(This post appears in the April 2012 ASHA Leader, First Person on the Last Page)
I have a secret. I like /r/. And I think it matters.
When I see a referral for /r/, especially if there is no additional language or articulation issue, I get excited. Here we go! It’s the start of a relationship. I know it’s unlikely the child will have an immediate breakthrough or surge forward. I’ll need to lay a foundation, to build slowly, step by step, a new motor pattern.
I’ll get to know this child. I’ll know the names of his siblings, friends, and pets with the troublesome sound. There will be seemingly endless drill, games, attempts and re-attempts. We’ll discuss weekend plans and after-school activities because, I’ve found, /r/ requires a lot of carryover activities.
When I was growing up, my sport was ice skating. I spent hours every week before and after school working on my performance. There were spins, jumps, footwork, and programs to master. But what really intrigued me was “patch.” Known as the compulsory figures, this is the classic “figure eight” and all its permutations. The skater would select a clean patch of ice, get centered, and push off. The specific figure would dictate if there would be a turn, a bracket, or serpentine pattern. You would carve the pattern and then retrace it two more times. Judges would base your score on the size and shape of the circles, your ability to maintain the correct blade edge, and the closeness of your tracings.
Patch wasn’t the glitzy part of the competition. Competitors generally wore dark sweaters and skirts. The lights were dim. They looked down.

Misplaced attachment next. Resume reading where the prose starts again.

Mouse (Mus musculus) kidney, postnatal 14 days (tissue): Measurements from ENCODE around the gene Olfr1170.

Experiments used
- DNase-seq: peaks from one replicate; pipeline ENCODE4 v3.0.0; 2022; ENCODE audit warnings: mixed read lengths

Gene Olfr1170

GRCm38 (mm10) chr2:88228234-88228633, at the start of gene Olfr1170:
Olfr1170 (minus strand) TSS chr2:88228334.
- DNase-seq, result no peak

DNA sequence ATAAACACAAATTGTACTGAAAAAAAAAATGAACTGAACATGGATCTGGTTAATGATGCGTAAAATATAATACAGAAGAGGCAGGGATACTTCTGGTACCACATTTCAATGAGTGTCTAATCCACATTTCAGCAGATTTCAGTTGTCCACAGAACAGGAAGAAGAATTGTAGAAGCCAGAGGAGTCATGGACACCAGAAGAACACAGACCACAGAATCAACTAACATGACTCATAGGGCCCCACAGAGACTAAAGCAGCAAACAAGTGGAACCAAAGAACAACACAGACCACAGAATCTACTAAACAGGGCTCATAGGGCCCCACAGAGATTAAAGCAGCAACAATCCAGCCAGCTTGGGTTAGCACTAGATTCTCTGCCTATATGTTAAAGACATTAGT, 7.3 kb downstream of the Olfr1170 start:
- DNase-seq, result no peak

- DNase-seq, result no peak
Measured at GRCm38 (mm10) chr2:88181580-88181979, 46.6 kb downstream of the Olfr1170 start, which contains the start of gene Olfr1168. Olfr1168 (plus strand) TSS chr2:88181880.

Compulsory figures were removed from competition after 1990 primarily because of their lack of watchability. But detractors missed the point. Figures were about discipline and technical skill at its most basic.
The attention to detail that’s required to perfect an unnatural skating pattern is similar to my students’ efforts to perfect the /r/.
We sit at a small, uncluttered table. We listen to our target. We discuss minute muscle movements that will achieve the correct pattern. We judge (not harshly). We encourage. We trace it again and again.
Those /r/ students will interview for jobs, ask someone on a date, read books to their children. With sustained effort, there should be no reason for a mushy /r/ to distract from their words. It’s a frustrating task, but in almost all instances, it’s fixable.
So, we sign on for those /r/ kids. We’ll push them and they’ll push us, because /r/ requires an endlessly creative approach. And one day they’ll get it. The movements will be fluid and, well … they’ll be ready to glide away.